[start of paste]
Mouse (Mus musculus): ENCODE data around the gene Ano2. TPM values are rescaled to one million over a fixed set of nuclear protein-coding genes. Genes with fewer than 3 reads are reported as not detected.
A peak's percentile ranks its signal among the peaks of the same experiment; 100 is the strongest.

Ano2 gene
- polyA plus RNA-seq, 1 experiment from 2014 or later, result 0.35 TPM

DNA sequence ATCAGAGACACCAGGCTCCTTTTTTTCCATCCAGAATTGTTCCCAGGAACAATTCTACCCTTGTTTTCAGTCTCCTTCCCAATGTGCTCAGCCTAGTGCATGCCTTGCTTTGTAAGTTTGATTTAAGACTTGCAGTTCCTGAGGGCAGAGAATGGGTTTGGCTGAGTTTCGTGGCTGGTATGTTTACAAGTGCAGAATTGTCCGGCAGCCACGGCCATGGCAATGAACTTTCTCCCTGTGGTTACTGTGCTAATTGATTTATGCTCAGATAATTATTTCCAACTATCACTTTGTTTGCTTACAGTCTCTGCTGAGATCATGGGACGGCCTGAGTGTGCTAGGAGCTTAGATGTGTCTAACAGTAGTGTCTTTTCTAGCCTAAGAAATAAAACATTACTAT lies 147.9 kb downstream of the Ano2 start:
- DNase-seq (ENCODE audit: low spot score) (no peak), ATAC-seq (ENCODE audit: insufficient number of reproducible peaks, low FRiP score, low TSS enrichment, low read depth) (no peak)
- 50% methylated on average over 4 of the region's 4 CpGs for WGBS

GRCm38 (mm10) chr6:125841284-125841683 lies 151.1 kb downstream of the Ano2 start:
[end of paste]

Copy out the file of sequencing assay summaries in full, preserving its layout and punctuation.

Mouse (Mus musculus): ENCODE data around the gene Ano2. TPM values are rescaled to one million over a fixed set of nuclear protein-coding genes. Genes with fewer than 3 reads are reported as not detected.
A peak's percentile ranks its signal among the peaks of the same experiment; 100 is the strongest.

Ano2 gene
- polyA plus RNA-seq, 1 experiment from 2014 or later, result 0.35 TPM

DNA sequence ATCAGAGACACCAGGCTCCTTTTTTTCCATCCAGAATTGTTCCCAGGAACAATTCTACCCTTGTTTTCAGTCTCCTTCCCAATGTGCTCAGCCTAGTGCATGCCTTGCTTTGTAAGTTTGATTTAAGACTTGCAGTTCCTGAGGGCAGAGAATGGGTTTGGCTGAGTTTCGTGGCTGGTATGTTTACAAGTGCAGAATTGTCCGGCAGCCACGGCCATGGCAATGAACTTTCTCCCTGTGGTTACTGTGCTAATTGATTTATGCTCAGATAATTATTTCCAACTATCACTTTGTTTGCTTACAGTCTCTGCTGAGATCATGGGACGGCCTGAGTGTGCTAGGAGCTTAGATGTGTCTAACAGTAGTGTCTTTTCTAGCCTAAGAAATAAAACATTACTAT lies 147.9 kb downstream of the Ano2 start:
- DNase-seq (ENCODE audit: low spot score) (no peak), ATAC-seq (ENCODE audit: insufficient number of reproducible peaks, low FRiP score, low TSS enrichment, low read depth) (no peak)
- 50% methylated on average over 4 of the region's 4 CpGs for WGBS

GRCm38 (mm10) chr6:125841284-125841683 lies 151.1 kb downstream of the Ano2 start: